One reason I've been sporadic in blogging lately is that this is an election year, and I try to do actual politics, instead of just writing about it. This is a busy season:
- Missouri's filing period for November's partisan elections ends today. The LP is fielding 20-odd candidates (down from a high of, I believe, 42), including congressional challengers in all nine districts. Last Friday, I accompanied Tamara Millay (and our sons) to Jefferson City so she could enter the race for 2nd District, US House of Representatives. I'm just starting in on her campaign site (I actually didn't expect her to run for some reason, so I'm late getting started).
- Local/municipal non-partisan elections are next week. Last weekend, I attended a local board of alderpersons candidate's "meet and greet" (hot dogs, chips and soda, that kind of thing). My neighbor is also running, and I'll be supporting her, but both candidates are very credible (they're also both write-ins -- the incumbent pulled a surprise and didn't seek re-election). I ran into the sitting county executive, my district's state senator, and a former state senator at the event (the mayor, too), which tells you how seriously people take their local politics in my town of 700-odd residents.
- The city's board has put their measure to eliminate the elected position of city marshal (and replace it with an appointed "compliance officer") on the ballot again, and I intend to beat it again, so that's several hours of door-to-door this weekend in my city -- and I plan to work another campaign in another city as well. Then, of course, I need to work the polling place on election day.
And the election cycle is just getting started, folks. It will die down just a bare bit after next Tuesday's elections, but not for long and not much. I'm already populating Tamara's campaign calendar with county fairs, local festivals, meetings of interest, and so forth, and pushing hard to get others to buy into my "laboratory precincts" idea in the 11th State House district/2nd Congressional District (so we have a four-tier slate to promote, including our statewide candidates, which is conveniently located in an area with lots of LP activism and near where the statewide candidates live).
Election results predictions:
- The Democrats currently have four seats to the Republicans' five in the US House delegation from Missouri. It's a bit of a long shot, but I believe that that can be reversed, and that the Democrats may even be able to make it 6-3, by taking the 6th and/or 9th districts.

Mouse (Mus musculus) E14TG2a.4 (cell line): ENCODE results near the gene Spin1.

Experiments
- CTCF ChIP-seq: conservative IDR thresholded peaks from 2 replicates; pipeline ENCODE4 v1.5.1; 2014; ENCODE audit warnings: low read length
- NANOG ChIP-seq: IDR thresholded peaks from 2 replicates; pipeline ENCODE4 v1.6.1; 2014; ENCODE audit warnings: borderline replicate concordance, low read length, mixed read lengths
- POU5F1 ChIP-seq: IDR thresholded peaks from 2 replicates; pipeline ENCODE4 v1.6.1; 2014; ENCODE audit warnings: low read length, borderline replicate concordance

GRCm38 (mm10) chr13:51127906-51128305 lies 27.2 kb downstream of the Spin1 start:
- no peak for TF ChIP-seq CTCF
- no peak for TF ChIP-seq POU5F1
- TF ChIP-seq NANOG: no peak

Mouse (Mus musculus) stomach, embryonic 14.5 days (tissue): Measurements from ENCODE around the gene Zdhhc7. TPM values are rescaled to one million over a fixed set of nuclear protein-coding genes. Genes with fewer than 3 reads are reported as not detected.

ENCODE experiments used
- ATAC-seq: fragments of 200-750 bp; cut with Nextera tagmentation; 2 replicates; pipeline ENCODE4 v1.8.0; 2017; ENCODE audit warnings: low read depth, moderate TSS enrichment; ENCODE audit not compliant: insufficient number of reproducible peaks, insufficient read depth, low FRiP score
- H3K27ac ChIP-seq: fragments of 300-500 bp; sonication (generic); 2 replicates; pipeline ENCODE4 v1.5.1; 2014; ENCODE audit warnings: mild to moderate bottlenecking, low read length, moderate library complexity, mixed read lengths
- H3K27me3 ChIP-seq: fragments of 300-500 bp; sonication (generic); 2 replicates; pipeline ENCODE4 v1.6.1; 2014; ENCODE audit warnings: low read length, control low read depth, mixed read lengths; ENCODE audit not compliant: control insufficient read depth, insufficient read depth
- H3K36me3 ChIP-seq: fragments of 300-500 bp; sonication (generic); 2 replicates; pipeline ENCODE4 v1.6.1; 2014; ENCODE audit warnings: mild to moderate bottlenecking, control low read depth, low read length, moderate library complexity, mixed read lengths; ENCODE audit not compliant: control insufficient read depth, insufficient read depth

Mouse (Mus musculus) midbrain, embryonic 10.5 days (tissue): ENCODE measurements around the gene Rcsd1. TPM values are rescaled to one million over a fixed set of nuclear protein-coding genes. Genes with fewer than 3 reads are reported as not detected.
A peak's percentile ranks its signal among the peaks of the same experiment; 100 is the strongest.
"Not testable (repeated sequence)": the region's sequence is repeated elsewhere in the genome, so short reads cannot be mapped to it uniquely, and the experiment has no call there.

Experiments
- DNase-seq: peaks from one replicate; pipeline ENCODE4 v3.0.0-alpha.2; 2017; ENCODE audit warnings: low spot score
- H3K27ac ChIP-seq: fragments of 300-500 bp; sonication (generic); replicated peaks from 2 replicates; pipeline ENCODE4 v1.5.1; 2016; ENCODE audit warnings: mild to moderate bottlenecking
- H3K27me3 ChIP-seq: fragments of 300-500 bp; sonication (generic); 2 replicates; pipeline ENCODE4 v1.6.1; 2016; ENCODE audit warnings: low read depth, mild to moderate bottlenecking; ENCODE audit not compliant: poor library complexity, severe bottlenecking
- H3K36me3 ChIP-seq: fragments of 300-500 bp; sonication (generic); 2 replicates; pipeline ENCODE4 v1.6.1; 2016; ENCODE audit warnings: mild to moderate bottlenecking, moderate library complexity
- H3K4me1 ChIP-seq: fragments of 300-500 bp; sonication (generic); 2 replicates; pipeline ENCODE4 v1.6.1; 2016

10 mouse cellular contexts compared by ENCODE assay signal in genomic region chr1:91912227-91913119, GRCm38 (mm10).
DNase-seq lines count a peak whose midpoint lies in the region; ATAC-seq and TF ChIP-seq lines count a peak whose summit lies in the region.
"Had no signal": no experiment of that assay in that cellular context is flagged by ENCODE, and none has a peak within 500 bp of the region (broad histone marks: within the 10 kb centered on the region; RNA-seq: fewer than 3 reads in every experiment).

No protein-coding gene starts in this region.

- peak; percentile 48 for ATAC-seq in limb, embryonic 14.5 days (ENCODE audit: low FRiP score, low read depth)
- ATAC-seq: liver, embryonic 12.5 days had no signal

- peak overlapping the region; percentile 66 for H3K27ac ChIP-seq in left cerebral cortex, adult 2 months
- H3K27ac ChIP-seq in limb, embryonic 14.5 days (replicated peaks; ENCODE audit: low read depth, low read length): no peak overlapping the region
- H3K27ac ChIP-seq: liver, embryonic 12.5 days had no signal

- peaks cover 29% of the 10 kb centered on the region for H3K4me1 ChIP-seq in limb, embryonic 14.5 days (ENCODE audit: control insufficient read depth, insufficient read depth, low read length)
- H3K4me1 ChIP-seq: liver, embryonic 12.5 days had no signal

- Unless something in the trend I'm seeing changes dramatically, Democrat Claire McCaskill is going to beat incumbent Republican Jim Talent like a drum in November, which will be a US Senate pickup for the Democrats.
- Blood is in the water, and even some Republican analysts now think the Dems may pick up 15 or more seats in the House to get a majority. I'm still not completely sold on that idea, but it isn't out of the realm of possibility. It took the GOP awhile, but they're finally sobering up and stopping their giggling about Howard Dean. His "50-state strategy" is working -- the number of "safe" Republican districts that can act as moneybags for closer contests has gone way down.
- Libertarian Party news takes longer to spread. There's a potential winning congressional race in a state I'm not going to name right now. In Texas, 2004 LP presidential candidate Michael Badnarik has raised more than $100,000 for his congressional campaign. I don't believe that race is winnable, but Badnarik's surprised me before. I do think that he has double-digit potential there (an independent who apparently spent little or no money in that district in 2004 polled 6%). Here in Missouri, we're well-set to maintain our ballot access (2% or more in a statewide race -- our auditor candidate should easily beat that, and if the Senate race turns into a blowout, our candidate may do it there, too), and may pull ahead of the usual LP vote range a bit in some areas.
- The Progressive Party (i.e. the Greens) is petititioning for ballot access. There are pros and cons in that for the LP. I believe the pros (additional exposure of Missourians to "third party" candidates, opportunities to work together on events that pull people away from the duopoly addiction) outweigh the cons (part of the non-ideological, knee-jerk "natural third party" vote will split between them and us). If nothing else, I regard the presence of other third parties on the Missouri ballot as a good measuring stick: Until we can beat the Dems and Reps, we can try to make ourselves sharper by outpolling our "equals").